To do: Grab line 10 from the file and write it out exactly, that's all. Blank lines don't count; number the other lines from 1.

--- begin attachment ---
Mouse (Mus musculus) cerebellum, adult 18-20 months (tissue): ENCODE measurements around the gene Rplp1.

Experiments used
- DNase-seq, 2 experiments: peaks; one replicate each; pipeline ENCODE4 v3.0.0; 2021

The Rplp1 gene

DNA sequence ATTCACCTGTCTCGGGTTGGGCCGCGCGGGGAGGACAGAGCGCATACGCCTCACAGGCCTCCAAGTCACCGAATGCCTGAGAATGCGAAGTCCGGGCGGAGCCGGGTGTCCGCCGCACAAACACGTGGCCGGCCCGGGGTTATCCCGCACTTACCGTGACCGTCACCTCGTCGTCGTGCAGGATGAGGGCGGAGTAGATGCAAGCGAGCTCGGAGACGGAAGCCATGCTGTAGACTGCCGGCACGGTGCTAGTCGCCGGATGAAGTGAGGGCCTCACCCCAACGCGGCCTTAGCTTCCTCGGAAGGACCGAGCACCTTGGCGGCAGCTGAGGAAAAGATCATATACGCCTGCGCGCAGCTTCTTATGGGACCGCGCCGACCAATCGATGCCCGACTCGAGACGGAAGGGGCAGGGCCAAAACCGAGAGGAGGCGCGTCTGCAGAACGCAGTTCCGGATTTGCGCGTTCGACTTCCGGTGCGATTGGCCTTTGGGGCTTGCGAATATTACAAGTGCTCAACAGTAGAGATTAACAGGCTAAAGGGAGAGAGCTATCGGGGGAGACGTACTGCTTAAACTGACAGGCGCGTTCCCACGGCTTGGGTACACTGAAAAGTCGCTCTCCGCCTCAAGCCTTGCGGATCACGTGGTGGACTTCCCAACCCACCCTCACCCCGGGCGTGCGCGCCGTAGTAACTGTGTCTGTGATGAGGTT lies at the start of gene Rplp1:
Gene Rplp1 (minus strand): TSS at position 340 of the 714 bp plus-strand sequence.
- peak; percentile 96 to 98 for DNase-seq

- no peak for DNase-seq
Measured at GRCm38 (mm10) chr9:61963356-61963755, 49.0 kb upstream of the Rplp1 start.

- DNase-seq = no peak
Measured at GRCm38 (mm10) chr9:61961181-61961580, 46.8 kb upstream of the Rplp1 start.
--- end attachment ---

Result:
- DNase-seq = no peak